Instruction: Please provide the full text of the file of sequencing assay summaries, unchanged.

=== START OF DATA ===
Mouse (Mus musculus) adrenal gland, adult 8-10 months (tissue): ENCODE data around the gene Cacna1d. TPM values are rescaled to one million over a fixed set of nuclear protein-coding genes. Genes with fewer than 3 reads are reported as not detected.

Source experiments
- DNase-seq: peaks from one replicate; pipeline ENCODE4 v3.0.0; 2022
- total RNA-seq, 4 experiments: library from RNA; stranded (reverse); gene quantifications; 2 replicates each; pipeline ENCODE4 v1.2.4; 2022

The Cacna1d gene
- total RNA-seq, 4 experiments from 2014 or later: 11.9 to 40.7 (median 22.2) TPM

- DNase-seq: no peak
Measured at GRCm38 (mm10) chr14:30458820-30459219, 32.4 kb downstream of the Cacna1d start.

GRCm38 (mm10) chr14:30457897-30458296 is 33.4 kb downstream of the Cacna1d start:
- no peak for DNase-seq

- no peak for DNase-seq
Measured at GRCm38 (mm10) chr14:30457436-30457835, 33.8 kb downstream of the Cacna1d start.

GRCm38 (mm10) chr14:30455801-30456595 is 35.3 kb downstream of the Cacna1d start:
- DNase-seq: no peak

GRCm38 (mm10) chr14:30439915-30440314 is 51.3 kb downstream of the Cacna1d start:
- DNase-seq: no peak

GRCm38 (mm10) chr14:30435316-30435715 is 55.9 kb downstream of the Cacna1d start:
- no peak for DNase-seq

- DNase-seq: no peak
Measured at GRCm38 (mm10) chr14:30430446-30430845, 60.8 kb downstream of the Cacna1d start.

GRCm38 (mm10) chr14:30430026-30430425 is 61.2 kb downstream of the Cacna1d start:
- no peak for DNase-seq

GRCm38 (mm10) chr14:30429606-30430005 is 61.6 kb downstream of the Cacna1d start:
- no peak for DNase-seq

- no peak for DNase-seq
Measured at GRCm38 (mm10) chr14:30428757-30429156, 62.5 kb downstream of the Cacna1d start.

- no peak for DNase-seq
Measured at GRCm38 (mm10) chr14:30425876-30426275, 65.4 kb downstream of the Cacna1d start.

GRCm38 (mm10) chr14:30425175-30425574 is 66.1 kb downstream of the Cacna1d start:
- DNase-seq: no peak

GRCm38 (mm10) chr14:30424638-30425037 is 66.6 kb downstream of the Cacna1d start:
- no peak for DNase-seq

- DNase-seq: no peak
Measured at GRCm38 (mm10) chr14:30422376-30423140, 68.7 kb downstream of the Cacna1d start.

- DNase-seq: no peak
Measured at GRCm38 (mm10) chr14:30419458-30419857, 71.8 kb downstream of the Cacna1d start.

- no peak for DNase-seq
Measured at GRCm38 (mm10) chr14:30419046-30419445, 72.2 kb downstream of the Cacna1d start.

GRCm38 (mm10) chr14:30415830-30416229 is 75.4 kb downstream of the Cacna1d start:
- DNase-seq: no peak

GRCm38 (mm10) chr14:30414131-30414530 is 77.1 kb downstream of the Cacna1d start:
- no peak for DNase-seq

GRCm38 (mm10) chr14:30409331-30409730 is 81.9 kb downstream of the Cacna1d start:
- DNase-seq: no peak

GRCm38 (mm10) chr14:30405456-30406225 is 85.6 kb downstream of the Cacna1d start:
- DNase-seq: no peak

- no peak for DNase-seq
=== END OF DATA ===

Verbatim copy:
Mouse (Mus musculus) adrenal gland, adult 8-10 months (tissue): ENCODE data around the gene Cacna1d. TPM values are rescaled to one million over a fixed set of nuclear protein-coding genes. Genes with fewer than 3 reads are reported as not detected.

Source experiments
- DNase-seq: peaks from one replicate; pipeline ENCODE4 v3.0.0; 2022
- total RNA-seq, 4 experiments: library from RNA; stranded (reverse); gene quantifications; 2 replicates each; pipeline ENCODE4 v1.2.4; 2022

The Cacna1d gene
- total RNA-seq, 4 experiments from 2014 or later: 11.9 to 40.7 (median 22.2) TPM

- DNase-seq: no peak
Measured at GRCm38 (mm10) chr14:30458820-30459219, 32.4 kb downstream of the Cacna1d start.

GRCm38 (mm10) chr14:30457897-30458296 is 33.4 kb downstream of the Cacna1d start:
- no peak for DNase-seq

- no peak for DNase-seq
Measured at GRCm38 (mm10) chr14:30457436-30457835, 33.8 kb downstream of the Cacna1d start.

GRCm38 (mm10) chr14:30455801-30456595 is 35.3 kb downstream of the Cacna1d start:
- DNase-seq: no peak

GRCm38 (mm10) chr14:30439915-30440314 is 51.3 kb downstream of the Cacna1d start:
- DNase-seq: no peak

GRCm38 (mm10) chr14:30435316-30435715 is 55.9 kb downstream of the Cacna1d start:
- no peak for DNase-seq

- DNase-seq: no peak
Measured at GRCm38 (mm10) chr14:30430446-30430845, 60.8 kb downstream of the Cacna1d start.

GRCm38 (mm10) chr14:30430026-30430425 is 61.2 kb downstream of the Cacna1d start:
- no peak for DNase-seq

GRCm38 (mm10) chr14:30429606-30430005 is 61.6 kb downstream of the Cacna1d start:
- no peak for DNase-seq

- no peak for DNase-seq
Measured at GRCm38 (mm10) chr14:30428757-30429156, 62.5 kb downstream of the Cacna1d start.

- no peak for DNase-seq
Measured at GRCm38 (mm10) chr14:30425876-30426275, 65.4 kb downstream of the Cacna1d start.

GRCm38 (mm10) chr14:30425175-30425574 is 66.1 kb downstream of the Cacna1d start:
- DNase-seq: no peak

GRCm38 (mm10) chr14:30424638-30425037 is 66.6 kb downstream of the Cacna1d start:
- no peak for DNase-seq

- DNase-seq: no peak
Measured at GRCm38 (mm10) chr14:30422376-30423140, 68.7 kb downstream of the Cacna1d start.

- DNase-seq: no peak
Measured at GRCm38 (mm10) chr14:30419458-30419857, 71.8 kb downstream of the Cacna1d start.

- no peak for DNase-seq
Measured at GRCm38 (mm10) chr14:30419046-30419445, 72.2 kb downstream of the Cacna1d start.

GRCm38 (mm10) chr14:30415830-30416229 is 75.4 kb downstream of the Cacna1d start:
- DNase-seq: no peak

GRCm38 (mm10) chr14:30414131-30414530 is 77.1 kb downstream of the Cacna1d start:
- no peak for DNase-seq

GRCm38 (mm10) chr14:30409331-30409730 is 81.9 kb downstream of the Cacna1d start:
- DNase-seq: no peak

GRCm38 (mm10) chr14:30405456-30406225 is 85.6 kb downstream of the Cacna1d start:
- DNase-seq: no peak

- no peak for DNase-seq